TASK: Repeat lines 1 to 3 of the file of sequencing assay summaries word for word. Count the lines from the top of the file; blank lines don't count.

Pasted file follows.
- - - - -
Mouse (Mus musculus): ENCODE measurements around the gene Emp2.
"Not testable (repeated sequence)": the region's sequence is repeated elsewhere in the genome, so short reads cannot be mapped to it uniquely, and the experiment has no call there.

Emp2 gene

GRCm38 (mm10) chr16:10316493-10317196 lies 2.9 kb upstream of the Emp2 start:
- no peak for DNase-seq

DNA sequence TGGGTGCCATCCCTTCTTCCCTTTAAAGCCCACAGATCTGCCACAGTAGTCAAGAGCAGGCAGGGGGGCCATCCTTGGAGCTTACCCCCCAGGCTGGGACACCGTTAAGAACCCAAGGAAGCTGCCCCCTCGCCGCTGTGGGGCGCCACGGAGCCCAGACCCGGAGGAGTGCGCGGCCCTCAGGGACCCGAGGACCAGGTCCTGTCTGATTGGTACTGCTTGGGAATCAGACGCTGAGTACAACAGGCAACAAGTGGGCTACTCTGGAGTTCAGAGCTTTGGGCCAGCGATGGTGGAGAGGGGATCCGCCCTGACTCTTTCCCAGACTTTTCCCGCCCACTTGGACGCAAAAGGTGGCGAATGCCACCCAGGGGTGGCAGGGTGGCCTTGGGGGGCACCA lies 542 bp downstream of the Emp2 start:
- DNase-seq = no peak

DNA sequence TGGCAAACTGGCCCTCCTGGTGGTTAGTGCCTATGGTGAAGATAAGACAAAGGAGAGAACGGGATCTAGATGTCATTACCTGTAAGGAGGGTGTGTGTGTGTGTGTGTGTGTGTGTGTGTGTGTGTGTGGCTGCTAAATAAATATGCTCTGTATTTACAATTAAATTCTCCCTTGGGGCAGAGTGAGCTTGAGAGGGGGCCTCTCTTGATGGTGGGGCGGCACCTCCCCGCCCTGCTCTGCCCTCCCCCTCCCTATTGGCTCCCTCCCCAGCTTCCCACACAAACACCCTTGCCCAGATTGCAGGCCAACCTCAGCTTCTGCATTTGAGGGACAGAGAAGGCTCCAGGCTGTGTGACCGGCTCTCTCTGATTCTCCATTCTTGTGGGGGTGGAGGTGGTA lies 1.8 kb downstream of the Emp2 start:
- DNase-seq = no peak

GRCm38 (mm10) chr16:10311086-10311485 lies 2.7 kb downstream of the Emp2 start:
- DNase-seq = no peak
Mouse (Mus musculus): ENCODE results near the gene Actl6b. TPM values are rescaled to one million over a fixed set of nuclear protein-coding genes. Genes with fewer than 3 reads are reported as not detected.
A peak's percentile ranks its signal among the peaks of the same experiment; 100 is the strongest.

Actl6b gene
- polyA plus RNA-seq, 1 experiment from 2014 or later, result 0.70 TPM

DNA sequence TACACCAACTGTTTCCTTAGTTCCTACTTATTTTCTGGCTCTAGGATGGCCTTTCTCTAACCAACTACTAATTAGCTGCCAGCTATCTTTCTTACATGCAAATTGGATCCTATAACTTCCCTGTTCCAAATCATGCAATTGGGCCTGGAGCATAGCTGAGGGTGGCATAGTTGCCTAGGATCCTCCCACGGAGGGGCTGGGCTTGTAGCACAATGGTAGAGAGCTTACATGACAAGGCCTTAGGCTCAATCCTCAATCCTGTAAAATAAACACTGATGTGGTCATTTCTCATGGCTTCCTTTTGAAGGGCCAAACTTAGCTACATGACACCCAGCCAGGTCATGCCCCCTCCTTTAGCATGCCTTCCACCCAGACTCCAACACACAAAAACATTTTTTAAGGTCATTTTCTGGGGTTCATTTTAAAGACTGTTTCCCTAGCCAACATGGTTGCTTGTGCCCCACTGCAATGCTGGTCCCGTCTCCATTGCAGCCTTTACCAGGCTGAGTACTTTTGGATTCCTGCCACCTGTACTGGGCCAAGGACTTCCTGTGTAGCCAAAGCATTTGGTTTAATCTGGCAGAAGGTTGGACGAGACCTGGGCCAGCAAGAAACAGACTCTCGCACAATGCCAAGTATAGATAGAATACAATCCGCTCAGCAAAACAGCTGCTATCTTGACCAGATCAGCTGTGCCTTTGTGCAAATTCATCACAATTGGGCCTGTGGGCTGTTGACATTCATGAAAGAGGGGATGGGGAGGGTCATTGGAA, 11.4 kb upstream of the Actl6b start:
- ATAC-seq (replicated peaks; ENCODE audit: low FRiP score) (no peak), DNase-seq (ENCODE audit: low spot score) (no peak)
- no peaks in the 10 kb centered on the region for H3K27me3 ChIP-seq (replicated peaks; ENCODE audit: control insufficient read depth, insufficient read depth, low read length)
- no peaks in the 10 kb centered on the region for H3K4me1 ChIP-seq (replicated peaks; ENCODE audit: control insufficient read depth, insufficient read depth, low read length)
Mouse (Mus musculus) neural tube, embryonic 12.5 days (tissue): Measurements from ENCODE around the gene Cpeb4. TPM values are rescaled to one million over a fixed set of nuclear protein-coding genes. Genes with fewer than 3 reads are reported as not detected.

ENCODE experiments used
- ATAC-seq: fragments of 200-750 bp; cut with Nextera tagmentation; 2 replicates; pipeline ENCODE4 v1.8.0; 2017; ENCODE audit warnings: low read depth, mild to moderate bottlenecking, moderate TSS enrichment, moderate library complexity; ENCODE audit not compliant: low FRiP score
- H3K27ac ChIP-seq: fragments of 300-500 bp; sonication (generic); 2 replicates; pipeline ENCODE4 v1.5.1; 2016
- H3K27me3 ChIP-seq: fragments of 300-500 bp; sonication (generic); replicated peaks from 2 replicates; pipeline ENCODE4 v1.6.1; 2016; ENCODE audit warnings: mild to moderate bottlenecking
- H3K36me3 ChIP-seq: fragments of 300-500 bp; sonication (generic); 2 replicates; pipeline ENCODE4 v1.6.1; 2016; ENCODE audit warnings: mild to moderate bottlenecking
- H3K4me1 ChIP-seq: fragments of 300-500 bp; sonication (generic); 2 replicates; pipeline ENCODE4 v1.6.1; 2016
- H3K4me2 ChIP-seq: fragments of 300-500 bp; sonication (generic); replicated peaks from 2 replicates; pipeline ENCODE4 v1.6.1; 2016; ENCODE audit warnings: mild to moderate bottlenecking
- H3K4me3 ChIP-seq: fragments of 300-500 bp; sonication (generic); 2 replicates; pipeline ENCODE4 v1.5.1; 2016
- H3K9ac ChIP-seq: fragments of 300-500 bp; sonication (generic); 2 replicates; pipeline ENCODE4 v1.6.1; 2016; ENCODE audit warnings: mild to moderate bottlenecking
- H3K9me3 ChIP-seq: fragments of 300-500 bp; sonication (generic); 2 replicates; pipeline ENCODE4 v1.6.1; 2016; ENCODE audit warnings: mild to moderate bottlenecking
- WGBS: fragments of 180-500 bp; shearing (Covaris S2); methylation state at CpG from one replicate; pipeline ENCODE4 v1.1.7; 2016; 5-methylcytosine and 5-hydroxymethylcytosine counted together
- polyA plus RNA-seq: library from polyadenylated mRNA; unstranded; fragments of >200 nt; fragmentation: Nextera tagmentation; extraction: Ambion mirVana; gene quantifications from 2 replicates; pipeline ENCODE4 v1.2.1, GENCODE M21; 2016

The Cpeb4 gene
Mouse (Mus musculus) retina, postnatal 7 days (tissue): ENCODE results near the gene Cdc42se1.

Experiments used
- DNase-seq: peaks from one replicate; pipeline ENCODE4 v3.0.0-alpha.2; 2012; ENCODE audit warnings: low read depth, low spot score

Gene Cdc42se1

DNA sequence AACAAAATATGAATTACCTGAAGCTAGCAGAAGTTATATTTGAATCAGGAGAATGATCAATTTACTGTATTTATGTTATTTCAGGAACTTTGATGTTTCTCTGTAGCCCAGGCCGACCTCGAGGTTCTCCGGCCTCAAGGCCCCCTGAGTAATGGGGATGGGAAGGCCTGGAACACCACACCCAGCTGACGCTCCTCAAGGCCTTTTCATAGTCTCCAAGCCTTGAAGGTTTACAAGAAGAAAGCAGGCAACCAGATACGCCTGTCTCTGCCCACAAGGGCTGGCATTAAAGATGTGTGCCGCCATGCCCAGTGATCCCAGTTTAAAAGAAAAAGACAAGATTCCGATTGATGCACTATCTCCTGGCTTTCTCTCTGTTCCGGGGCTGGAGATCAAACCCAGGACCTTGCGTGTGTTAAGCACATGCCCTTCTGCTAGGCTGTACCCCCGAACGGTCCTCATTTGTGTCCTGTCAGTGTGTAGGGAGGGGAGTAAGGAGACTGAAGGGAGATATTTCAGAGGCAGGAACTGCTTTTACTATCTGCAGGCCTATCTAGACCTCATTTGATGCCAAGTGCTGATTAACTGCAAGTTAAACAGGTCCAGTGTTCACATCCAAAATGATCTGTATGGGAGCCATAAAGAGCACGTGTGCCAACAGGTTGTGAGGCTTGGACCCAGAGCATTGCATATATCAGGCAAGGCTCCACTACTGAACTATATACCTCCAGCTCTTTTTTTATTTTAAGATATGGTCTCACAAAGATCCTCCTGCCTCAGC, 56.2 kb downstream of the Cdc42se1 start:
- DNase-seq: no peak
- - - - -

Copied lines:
Mouse (Mus musculus): ENCODE measurements around the gene Emp2.
"Not testable (repeated sequence)": the region's sequence is repeated elsewhere in the genome, so short reads cannot be mapped to it uniquely, and the experiment has no call there.

Emp2 gene